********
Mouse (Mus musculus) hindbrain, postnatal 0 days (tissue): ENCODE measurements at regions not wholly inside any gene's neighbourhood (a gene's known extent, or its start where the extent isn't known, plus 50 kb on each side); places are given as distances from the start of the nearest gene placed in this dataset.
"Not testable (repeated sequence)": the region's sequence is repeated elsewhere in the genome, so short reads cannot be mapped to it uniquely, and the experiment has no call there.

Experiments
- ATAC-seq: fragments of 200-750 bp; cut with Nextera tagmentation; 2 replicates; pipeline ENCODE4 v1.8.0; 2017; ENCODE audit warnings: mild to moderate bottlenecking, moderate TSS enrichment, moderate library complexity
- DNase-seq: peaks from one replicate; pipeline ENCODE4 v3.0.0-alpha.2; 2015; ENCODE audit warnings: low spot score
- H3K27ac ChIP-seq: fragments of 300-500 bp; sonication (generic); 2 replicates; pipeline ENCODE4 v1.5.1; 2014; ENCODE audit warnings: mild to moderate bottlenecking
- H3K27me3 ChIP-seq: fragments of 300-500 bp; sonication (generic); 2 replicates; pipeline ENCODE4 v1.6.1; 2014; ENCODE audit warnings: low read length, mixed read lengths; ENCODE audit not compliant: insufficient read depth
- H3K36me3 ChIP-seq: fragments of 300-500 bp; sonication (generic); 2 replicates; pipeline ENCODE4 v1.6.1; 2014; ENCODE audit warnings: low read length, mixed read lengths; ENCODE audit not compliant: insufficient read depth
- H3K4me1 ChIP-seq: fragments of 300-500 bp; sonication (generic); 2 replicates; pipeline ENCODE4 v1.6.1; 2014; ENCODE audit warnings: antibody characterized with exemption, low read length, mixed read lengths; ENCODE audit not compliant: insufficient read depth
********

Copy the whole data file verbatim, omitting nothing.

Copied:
Mouse (Mus musculus) hindbrain, postnatal 0 days (tissue): ENCODE measurements at regions not wholly inside any gene's neighbourhood (a gene's known extent, or its start where the extent isn't known, plus 50 kb on each side); places are given as distances from the start of the nearest gene placed in this dataset.
"Not testable (repeated sequence)": the region's sequence is repeated elsewhere in the genome, so short reads cannot be mapped to it uniquely, and the experiment has no call there.

Experiments
- ATAC-seq: fragments of 200-750 bp; cut with Nextera tagmentation; 2 replicates; pipeline ENCODE4 v1.8.0; 2017; ENCODE audit warnings: mild to moderate bottlenecking, moderate TSS enrichment, moderate library complexity
- DNase-seq: peaks from one replicate; pipeline ENCODE4 v3.0.0-alpha.2; 2015; ENCODE audit warnings: low spot score
- H3K27ac ChIP-seq: fragments of 300-500 bp; sonication (generic); 2 replicates; pipeline ENCODE4 v1.5.1; 2014; ENCODE audit warnings: mild to moderate bottlenecking
- H3K27me3 ChIP-seq: fragments of 300-500 bp; sonication (generic); 2 replicates; pipeline ENCODE4 v1.6.1; 2014; ENCODE audit warnings: low read length, mixed read lengths; ENCODE audit not compliant: insufficient read depth
- H3K36me3 ChIP-seq: fragments of 300-500 bp; sonication (generic); 2 replicates; pipeline ENCODE4 v1.6.1; 2014; ENCODE audit warnings: low read length, mixed read lengths; ENCODE audit not compliant: insufficient read depth
- H3K4me1 ChIP-seq: fragments of 300-500 bp; sonication (generic); 2 replicates; pipeline ENCODE4 v1.6.1; 2014; ENCODE audit warnings: antibody characterized with exemption, low read length, mixed read lengths; ENCODE audit not compliant: insufficient read depth